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Is Tap Water Safe to Drink?

When considering whether tap water is safe to drink, it's crucial to understand that water quality can vary significantly between different regions. Various factors, including the source of the water, the treatment processes it undergoes, and local environmental conditions, affect the safety and taste of tap water.

Water Sources and Treatment: Tap water typically comes from surface water or groundwater sources. It undergoes several treatment processes to remove contaminants and pathogens. These processes include filtration, sedimentation, and disinfection. In regions where water sources are heavily polluted or where treatment facilities are inadequate, tap water may not meet the safety standards for drinking.

Regional Variability: The quality of tap water can vary greatly depending on the region. For example, in some Caribbean Small Island Developing States, the main sources of water vary by topography and geology. Some islands rely on groundwater, while others depend on surface water. The decline in surface water quality due to contaminants from agricultural and urban runoff, industrial activities, and inadequate wastewater treatment is a significant issue in these regions.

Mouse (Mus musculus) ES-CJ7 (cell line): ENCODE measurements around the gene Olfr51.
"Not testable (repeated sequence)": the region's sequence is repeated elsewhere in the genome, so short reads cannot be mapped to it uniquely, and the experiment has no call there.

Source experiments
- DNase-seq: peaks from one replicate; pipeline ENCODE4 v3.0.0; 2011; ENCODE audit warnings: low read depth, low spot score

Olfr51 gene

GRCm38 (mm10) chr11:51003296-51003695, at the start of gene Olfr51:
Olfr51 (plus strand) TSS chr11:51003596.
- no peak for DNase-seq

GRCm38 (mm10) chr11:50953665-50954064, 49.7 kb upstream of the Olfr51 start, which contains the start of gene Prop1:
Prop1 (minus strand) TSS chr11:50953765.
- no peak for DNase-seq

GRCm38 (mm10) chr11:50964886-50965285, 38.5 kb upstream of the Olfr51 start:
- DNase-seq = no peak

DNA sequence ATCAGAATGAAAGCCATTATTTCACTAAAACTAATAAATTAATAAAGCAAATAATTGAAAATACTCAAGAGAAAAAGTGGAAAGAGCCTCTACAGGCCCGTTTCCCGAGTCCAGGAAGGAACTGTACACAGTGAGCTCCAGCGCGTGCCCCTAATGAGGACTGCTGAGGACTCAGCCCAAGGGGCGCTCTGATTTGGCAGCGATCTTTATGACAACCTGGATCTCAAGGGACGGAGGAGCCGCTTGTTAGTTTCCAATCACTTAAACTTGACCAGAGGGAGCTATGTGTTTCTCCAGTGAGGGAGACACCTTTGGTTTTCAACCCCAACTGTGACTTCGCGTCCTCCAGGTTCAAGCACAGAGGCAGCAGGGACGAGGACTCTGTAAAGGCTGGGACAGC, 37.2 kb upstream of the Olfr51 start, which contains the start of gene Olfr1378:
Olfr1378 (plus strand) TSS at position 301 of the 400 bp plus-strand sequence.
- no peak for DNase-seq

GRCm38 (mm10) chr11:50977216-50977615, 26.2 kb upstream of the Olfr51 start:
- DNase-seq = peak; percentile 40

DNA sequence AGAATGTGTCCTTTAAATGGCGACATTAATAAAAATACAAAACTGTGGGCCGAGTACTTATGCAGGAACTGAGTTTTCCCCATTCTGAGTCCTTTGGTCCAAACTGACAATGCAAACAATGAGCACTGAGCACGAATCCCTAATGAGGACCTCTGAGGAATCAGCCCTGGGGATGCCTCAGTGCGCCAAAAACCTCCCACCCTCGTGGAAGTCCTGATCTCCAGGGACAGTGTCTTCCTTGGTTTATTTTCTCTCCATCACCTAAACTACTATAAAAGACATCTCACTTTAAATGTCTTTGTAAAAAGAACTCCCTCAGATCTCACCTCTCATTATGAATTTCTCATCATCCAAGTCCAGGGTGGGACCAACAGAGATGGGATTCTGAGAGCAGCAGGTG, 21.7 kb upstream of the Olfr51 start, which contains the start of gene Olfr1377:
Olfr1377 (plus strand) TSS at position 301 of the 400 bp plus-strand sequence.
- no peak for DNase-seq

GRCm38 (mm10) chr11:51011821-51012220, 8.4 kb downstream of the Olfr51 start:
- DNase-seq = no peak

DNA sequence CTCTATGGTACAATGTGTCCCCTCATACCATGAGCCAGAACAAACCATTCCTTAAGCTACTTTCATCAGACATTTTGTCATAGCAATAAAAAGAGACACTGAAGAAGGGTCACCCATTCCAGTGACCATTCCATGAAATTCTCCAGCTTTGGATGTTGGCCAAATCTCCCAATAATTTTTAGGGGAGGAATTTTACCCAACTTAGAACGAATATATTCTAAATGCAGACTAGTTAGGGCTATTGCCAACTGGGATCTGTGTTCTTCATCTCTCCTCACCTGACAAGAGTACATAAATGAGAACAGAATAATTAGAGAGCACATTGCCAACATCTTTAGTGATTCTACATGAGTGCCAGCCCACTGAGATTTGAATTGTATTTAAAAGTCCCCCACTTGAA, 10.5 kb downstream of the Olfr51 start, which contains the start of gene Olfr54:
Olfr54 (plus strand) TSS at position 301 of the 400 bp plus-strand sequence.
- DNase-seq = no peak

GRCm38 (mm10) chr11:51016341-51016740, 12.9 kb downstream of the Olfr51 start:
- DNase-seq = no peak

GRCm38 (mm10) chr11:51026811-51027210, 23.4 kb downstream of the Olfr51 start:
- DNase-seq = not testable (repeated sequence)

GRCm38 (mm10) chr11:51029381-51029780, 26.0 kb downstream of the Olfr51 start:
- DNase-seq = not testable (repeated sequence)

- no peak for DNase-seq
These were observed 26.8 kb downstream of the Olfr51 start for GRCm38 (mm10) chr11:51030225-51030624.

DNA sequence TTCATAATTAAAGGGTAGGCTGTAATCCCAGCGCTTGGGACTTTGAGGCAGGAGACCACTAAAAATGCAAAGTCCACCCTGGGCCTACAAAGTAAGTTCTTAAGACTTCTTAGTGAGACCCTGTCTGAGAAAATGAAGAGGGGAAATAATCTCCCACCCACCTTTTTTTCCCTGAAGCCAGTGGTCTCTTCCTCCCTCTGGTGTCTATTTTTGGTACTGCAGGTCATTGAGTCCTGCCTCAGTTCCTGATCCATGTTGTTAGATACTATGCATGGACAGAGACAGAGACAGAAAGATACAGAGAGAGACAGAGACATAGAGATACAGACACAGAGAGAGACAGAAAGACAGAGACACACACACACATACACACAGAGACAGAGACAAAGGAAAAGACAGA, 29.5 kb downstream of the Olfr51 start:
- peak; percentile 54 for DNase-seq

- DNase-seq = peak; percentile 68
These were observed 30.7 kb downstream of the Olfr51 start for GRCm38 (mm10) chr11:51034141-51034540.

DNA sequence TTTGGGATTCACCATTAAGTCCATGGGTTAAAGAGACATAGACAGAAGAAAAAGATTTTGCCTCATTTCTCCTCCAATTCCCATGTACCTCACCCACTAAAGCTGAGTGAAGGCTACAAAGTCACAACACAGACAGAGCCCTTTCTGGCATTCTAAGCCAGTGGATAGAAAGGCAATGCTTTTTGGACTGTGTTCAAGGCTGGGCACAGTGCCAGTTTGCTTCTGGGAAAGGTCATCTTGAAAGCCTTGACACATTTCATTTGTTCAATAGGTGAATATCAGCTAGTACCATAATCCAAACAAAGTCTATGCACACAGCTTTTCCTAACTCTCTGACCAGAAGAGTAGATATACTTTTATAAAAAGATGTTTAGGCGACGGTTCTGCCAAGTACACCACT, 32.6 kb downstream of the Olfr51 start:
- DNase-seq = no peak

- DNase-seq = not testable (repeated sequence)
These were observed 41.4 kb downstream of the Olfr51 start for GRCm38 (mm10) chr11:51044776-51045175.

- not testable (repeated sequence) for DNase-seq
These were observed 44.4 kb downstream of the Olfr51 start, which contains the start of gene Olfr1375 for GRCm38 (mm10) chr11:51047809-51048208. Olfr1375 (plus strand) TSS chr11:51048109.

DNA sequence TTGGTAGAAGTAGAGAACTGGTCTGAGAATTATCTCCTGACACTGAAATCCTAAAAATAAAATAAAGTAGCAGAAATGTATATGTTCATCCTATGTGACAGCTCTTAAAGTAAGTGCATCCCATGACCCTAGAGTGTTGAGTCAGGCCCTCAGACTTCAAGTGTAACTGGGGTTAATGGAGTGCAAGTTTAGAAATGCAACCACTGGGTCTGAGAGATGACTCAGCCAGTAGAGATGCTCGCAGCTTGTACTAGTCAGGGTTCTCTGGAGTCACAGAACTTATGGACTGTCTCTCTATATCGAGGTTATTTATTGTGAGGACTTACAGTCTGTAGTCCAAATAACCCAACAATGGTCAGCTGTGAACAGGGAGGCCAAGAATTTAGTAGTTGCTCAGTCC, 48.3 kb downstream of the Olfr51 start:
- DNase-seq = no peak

Water Scarcity and Stress: In areas experiencing water scarcity or stress, the quality of tap water may be compromised. For instance, in the Caribbean, some islands face absolute water scarcity, making it challenging to meet basic water needs and maintain quality standards.

Water Markets and Management: Water markets and management strategies also play a role in determining water quality. These strategies include supply augmentation, demand management, and the implementation of water markets to manage scarce water supplies effectively. The efficiency of these strategies can influence the availability and quality of tap water.

In conclusion, while tap water in many regions, especially those with advanced water treatment facilities, is safe to drink, it's important to consider local conditions and regulations. In areas with known water quality issues, alternative sources such as bottled water or water purification systems might be necessary. It's always a good idea to check local water quality reports or consult with local health authorities for the most accurate and up-to-date information about the safety of tap water in your area.